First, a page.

Australian authorities consider ′plan B′ to rescue passengers of stranded ship | News | DW | 30.12.2013
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Australian authorities consider 'plan B' to rescue passengers of stranded ship

Australian authorities say they may have to resort to the use of a helicopter to evacuate passengers from a ship stranded off Antarctica. Bad weather has slowed the progress of an icebreaker trying to reach the vessel.

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Effort to rescue ice-bound ship fails

The Australian Maritime Safety Authority (AMSA) said on Monday that the icebreaker Aurora Australis remained 11 nautical miles (20 kilometers) from the stranded ship, the MV Akademik Shokalskiy.

"The area is currently experiencing snow showers, resulting in poor visibility," a statement issued by the AMSA said, adding that the ship was travelling slowly due to safety considerations.

"It is unknown at this time if or when the Aurora Australis will arrive near the Akademik Shokalskiy due to weather and ice conditions," the statement said.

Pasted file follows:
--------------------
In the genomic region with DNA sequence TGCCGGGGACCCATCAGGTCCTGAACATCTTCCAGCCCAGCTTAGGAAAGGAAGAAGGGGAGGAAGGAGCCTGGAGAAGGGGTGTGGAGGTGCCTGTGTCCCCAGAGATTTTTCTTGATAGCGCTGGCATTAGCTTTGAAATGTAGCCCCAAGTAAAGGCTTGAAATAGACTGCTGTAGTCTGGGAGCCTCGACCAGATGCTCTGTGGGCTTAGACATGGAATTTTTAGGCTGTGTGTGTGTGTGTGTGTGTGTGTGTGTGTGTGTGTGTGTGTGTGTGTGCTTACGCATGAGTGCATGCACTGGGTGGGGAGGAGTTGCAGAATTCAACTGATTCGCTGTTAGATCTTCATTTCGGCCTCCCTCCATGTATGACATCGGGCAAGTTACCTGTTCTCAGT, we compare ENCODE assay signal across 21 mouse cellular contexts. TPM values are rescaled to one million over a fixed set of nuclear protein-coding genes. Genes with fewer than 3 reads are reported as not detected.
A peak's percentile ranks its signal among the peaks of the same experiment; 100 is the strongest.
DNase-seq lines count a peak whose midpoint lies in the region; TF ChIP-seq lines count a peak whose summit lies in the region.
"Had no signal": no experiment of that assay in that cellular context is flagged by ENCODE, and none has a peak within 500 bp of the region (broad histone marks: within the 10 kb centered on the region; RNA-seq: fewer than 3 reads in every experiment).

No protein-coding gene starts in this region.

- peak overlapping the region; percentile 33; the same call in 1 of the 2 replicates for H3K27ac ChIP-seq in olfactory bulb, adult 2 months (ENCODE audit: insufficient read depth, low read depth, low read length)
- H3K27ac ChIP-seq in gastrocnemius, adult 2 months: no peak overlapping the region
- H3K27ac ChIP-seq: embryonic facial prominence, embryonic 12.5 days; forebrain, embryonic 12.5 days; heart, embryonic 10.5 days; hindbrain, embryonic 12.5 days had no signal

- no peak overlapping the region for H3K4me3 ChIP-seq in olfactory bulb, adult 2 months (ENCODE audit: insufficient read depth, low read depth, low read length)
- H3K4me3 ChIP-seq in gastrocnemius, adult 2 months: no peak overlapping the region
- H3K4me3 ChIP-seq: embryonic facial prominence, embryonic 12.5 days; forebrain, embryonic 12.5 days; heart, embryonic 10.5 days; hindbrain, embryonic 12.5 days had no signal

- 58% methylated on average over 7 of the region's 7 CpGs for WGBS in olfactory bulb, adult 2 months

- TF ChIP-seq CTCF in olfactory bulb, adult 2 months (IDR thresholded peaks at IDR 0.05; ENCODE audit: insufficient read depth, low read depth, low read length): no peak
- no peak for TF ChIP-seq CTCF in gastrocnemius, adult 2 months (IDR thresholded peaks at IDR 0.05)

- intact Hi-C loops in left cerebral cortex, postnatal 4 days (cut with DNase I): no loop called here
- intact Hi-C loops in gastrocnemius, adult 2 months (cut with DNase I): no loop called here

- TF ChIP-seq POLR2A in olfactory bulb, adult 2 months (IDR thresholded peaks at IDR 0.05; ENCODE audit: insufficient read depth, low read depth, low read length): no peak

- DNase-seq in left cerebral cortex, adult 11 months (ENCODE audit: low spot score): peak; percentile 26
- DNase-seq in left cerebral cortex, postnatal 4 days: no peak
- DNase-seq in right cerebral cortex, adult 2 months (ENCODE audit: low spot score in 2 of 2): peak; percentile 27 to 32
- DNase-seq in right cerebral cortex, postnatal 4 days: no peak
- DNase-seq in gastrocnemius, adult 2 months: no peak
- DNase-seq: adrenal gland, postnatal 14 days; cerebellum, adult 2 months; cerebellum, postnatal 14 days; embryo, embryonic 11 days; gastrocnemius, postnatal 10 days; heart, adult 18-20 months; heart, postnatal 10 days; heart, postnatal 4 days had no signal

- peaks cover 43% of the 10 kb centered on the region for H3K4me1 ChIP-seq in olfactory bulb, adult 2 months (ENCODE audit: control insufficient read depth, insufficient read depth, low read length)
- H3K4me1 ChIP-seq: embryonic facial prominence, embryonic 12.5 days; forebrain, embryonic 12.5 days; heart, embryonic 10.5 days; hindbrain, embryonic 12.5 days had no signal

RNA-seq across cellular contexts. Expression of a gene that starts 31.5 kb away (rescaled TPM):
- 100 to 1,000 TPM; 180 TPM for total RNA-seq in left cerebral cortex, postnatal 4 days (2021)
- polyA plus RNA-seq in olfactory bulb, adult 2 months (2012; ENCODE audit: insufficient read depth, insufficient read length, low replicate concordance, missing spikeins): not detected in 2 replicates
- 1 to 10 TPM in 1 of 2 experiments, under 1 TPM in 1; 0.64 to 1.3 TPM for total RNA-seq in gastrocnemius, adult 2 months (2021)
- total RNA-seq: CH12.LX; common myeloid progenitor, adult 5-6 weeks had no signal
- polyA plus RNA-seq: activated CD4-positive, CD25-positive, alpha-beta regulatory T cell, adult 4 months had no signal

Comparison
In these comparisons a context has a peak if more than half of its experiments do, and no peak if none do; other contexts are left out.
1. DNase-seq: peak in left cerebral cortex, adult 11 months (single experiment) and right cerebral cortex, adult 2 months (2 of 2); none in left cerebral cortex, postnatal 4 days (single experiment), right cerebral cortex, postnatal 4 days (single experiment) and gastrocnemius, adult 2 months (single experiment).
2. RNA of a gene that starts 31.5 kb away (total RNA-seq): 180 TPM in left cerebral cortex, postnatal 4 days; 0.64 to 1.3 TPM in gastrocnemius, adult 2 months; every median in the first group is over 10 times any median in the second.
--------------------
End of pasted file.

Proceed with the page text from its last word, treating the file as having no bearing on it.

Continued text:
The AMSA also raised the possibility that the Australian icebreaker, like a Chinese ship before it, could fail in its bid to reach the stranded Russian vessel, something that has officials considering an alternative plan.

"It will be several hours before the Aurora gets there, if it is capable. And then if it can't then we'll be looking at using the helicopter on the Chinese vessel once weather conditions are appropriate, AMSA spokesperson Lisa Martin told Australian public broadcaster ABC.

The Chinese icebreaker, the Snow Dragon, failed in a previous attempt to blaze a trail through the ice to the Russian ship, which has 74 people on board, including both scientists and tourists.

The Akademik Shokalskiy set sail from New Zealand late last month to embark on mission to commemorate the 100th anniversary of an expedition led by Australian explorer Douglas Mawson. The scientists on board have been carrying out similar experiments as those conducted during the Mawson mission, meant to increase understanding about climate change.

Efforts to rescue the stranded ship began after Britain's Falmouth Maritime Rescue Coordination Centre received a distress call transmitted from the Akademik Shokalskiy via satellite.

pfd/lw (Reuters, AFP)

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